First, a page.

We purchased this home in late 2009, the year of black saturday, millennium drought and El Nino. The house design, views, off-grid nature and location called me in a way I had not experienced before, so the attached land was not a major consideration.

The house enjoyed superb views and great environmental design closer to our work, so had enough attractions, but it came with 45 hectares of bare, desolate looking hill country. Our two kids loved the place, playing on the large rocks, walking around the hills and along the dry creek bed. What idiot would look to buy this over-cleared, steep, rocky, poor land that had been overgrazed for 30 years with massive weeds, rabbits?

One neighbour had been the original owner, and known locally as one who gives all farmers a bad reputation. Starving stock will find any weakness in a fence, so the first weeks were spent unpacking and trying to repair fences and continuously remove his stock. There was no grass I could see in our parched paddock, but these cattle seemed to be convinced there was something worth chasing.

In 2010 La Nina kicked in and it didn’t stop raining. No stock on the block meant that the native grasses were growing and seeding quickly. I was amazed at how quickly the grasses recovered and flourished. I started to find some wattle and eucalypt regrowth coming up through the grass, now growing rapidly without being chewed to the ground.

I found Grazing Guidelines for managing the native grasses through intermittent grazing with specific timing. After only five years of this regime the block was looking superb. The kangaroo grass was increasing in cover. The gullies run clear water all year. The eucalypt regrowth was 4-6 metres high. The wattles and other shrubs were slowly extending their numbers and range. The hills were going from bare with few trees to small areas of open woodland.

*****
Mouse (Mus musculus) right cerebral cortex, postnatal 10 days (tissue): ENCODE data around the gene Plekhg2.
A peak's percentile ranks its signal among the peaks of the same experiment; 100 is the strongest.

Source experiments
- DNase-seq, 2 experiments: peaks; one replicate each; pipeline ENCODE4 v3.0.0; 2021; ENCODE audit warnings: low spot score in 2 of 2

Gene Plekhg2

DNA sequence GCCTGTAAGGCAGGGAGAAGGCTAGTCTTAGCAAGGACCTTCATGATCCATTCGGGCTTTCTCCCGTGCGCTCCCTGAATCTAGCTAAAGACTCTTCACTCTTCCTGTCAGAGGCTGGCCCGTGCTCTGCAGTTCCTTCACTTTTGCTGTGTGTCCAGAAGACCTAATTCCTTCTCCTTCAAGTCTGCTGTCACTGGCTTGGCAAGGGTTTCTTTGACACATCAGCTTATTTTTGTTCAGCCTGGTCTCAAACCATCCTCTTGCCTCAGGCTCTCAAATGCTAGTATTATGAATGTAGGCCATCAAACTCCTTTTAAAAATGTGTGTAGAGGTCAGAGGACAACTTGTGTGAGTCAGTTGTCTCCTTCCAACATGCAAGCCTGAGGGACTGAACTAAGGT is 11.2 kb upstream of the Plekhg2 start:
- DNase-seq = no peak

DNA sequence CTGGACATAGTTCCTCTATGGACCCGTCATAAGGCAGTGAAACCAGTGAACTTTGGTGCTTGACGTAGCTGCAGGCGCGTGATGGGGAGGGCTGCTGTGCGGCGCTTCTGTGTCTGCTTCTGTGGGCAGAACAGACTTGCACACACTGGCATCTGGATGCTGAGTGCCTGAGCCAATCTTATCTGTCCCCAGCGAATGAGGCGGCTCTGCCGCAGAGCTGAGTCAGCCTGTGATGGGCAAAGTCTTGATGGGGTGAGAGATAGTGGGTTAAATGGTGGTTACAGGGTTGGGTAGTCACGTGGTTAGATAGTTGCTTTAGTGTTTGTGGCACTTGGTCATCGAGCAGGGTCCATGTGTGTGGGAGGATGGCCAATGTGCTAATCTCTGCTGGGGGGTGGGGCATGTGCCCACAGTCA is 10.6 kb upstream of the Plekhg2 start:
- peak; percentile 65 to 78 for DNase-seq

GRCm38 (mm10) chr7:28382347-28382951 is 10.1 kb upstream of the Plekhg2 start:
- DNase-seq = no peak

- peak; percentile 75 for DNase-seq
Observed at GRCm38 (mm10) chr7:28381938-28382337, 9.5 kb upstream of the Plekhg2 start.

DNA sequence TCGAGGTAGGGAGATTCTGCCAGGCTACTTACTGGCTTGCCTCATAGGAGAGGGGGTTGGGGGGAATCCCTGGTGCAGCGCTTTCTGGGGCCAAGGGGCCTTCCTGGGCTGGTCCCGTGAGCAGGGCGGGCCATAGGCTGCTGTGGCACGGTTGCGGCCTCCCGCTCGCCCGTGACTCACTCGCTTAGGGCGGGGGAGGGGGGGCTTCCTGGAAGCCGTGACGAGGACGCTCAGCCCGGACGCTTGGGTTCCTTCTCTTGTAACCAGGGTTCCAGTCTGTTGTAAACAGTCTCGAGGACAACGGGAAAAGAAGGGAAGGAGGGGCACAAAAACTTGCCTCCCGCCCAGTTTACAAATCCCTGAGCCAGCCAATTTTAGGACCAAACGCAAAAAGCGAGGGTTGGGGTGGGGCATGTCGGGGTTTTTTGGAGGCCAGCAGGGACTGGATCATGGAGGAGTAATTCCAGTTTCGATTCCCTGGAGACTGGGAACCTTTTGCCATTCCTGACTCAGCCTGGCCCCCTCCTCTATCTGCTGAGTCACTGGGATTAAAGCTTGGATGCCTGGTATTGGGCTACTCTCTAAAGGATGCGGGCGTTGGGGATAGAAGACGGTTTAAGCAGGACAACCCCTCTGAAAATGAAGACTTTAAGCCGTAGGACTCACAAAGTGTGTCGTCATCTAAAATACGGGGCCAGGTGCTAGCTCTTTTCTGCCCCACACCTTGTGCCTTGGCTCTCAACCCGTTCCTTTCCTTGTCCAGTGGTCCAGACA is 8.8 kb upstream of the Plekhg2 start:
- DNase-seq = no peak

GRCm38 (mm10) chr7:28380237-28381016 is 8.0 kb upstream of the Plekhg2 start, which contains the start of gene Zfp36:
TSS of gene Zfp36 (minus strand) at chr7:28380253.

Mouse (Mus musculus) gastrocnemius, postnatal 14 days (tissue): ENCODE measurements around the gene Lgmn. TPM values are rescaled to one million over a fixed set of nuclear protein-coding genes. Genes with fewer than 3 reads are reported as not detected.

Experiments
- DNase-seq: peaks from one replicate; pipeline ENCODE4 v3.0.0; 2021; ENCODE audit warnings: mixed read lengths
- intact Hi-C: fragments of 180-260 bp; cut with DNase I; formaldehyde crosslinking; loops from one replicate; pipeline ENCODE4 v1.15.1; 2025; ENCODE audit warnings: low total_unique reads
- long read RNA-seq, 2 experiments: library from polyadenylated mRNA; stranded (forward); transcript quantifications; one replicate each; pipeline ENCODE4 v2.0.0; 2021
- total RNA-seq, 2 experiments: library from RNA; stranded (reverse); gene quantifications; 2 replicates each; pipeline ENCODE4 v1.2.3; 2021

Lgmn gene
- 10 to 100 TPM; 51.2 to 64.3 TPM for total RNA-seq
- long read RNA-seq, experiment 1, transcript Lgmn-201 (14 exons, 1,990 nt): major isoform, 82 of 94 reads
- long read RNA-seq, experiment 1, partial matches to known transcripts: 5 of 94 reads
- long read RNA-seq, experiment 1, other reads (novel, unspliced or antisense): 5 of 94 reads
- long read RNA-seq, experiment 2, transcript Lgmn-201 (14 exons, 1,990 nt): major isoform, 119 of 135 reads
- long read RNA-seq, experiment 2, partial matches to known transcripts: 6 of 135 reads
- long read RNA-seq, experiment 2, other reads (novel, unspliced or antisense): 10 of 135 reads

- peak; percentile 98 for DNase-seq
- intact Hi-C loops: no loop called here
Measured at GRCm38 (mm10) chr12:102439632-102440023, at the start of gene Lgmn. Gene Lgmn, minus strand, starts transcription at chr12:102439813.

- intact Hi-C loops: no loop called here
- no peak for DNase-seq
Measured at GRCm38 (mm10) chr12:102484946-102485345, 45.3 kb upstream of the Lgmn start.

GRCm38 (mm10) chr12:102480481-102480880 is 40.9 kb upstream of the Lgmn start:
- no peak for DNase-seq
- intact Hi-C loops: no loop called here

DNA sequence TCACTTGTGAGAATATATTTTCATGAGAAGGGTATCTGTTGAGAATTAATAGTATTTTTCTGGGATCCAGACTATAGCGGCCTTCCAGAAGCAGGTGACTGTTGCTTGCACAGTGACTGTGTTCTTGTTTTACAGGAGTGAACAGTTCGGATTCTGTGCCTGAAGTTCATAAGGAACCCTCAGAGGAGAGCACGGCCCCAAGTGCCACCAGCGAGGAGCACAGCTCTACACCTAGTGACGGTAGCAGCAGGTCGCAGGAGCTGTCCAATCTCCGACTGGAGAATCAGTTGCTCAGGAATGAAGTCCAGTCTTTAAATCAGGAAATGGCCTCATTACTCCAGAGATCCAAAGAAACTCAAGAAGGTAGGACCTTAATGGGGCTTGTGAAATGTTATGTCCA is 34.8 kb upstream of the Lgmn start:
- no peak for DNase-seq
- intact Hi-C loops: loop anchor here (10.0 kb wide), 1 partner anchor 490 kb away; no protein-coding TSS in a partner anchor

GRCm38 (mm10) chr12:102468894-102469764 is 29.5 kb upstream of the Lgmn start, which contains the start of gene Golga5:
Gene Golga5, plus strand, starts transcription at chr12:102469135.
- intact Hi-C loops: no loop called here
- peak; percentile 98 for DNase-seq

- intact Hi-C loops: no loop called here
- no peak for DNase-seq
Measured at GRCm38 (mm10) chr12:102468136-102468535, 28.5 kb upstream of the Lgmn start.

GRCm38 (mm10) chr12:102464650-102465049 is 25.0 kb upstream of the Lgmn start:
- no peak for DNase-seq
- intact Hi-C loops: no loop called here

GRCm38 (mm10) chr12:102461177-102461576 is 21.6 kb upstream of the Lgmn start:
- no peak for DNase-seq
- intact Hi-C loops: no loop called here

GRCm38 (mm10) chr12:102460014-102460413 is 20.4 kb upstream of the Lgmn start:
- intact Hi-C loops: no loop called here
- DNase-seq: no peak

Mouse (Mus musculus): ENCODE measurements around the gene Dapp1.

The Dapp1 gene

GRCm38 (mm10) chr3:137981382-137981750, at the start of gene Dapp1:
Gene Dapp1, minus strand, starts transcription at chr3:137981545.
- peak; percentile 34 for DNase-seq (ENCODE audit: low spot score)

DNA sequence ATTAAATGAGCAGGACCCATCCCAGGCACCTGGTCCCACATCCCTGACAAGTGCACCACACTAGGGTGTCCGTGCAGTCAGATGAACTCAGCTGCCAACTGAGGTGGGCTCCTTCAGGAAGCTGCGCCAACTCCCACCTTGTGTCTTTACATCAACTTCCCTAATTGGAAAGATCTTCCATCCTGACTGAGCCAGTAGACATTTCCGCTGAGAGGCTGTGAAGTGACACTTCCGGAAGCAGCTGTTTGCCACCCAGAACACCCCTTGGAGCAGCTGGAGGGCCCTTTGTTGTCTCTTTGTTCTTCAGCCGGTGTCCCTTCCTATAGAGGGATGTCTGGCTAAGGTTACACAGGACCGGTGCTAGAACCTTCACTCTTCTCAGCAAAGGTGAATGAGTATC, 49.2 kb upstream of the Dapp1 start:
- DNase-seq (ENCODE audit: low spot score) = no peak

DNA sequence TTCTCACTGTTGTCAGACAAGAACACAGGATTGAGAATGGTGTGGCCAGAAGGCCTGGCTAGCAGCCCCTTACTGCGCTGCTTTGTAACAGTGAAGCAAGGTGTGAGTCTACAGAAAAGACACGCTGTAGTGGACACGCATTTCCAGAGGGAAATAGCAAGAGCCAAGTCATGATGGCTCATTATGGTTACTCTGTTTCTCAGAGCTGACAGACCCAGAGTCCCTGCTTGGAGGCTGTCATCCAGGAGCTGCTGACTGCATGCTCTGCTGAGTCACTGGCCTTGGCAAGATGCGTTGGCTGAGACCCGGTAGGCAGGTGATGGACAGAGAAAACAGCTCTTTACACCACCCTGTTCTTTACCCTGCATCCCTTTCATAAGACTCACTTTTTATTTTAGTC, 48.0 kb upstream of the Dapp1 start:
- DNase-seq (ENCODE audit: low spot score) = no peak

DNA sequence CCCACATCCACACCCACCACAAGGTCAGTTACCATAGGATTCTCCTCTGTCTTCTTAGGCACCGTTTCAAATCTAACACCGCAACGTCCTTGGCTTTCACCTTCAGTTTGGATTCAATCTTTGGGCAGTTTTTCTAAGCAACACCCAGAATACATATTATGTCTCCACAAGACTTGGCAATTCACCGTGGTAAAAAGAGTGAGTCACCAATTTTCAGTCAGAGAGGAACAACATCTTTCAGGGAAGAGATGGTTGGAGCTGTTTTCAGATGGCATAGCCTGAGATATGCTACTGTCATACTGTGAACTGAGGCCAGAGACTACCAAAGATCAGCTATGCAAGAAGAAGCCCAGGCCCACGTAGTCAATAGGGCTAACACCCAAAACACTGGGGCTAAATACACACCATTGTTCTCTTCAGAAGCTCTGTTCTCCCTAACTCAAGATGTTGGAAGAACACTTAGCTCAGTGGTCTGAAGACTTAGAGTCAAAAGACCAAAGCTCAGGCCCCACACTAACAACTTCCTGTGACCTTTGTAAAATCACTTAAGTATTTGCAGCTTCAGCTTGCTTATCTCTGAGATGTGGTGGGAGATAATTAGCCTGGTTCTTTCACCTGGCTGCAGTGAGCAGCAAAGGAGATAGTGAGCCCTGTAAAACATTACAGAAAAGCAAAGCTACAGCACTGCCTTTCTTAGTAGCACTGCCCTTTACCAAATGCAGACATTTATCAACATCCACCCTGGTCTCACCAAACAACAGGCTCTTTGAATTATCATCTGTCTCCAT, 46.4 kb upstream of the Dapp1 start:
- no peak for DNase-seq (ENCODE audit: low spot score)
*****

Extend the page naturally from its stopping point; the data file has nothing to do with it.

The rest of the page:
The cover has meant more birds and we get excited when new bird species appear on the place and can be added to the list. The resident red bellied black snake is now considered a friend after we learnt they like to eat brown snakes, and the wrens keep us notified of where ‘she’ is in the garden.

I started cool winter burns in the grasses on the block, now 5 years of creating a mosaic of burnt and unburnt sections. The kangaroo grass seems to love the winter fire and the annual rubbish seems to hate it. This fire regime seems to be accelerating the increase of native grass cover and the burnt areas just look better in the following spring and summer.

My wife and I consider how the rest of the valley would look if it was managed the same way, but this will not happen until the ownership changes, so we keep to restoring our island and hope for change. Ten years of turning fat cattle off our block while his other stock barely grow during the same period has done nothing to convince our neighbour to reconsider his practices.

There is another drought now across the country. At the start of Spring 2018, we are at 30-40% of average rainfall. It has been fortunate that the little rain has been well timed and useful. The block still looks good as the native grasses respond quickly to every fall. It will be interesting to watch what happens as the drought continues.

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